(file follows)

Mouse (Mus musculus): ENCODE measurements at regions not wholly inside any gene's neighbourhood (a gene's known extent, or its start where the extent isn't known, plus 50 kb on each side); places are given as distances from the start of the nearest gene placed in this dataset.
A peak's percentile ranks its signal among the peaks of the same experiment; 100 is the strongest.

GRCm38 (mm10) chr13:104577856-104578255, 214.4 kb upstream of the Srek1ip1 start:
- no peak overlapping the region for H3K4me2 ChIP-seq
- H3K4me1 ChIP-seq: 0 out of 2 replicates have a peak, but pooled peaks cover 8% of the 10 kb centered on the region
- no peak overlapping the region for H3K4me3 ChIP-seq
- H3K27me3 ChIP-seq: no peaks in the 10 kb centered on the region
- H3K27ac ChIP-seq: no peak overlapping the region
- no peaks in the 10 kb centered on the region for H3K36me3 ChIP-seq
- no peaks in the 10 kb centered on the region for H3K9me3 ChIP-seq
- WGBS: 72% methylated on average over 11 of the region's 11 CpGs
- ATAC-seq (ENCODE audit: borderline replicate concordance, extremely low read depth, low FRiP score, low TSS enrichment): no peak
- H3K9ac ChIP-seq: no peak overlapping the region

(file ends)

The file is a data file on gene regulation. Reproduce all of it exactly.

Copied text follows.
Mouse (Mus musculus): ENCODE measurements at regions not wholly inside any gene's neighbourhood (a gene's known extent, or its start where the extent isn't known, plus 50 kb on each side); places are given as distances from the start of the nearest gene placed in this dataset.
A peak's percentile ranks its signal among the peaks of the same experiment; 100 is the strongest.

GRCm38 (mm10) chr13:104577856-104578255, 214.4 kb upstream of the Srek1ip1 start:
- no peak overlapping the region for H3K4me2 ChIP-seq
- H3K4me1 ChIP-seq: 0 out of 2 replicates have a peak, but pooled peaks cover 8% of the 10 kb centered on the region
- no peak overlapping the region for H3K4me3 ChIP-seq
- H3K27me3 ChIP-seq: no peaks in the 10 kb centered on the region
- H3K27ac ChIP-seq: no peak overlapping the region
- no peaks in the 10 kb centered on the region for H3K36me3 ChIP-seq
- no peaks in the 10 kb centered on the region for H3K9me3 ChIP-seq
- WGBS: 72% methylated on average over 11 of the region's 11 CpGs
- ATAC-seq (ENCODE audit: borderline replicate concordance, extremely low read depth, low FRiP score, low TSS enrichment): no peak
- H3K9ac ChIP-seq: no peak overlapping the region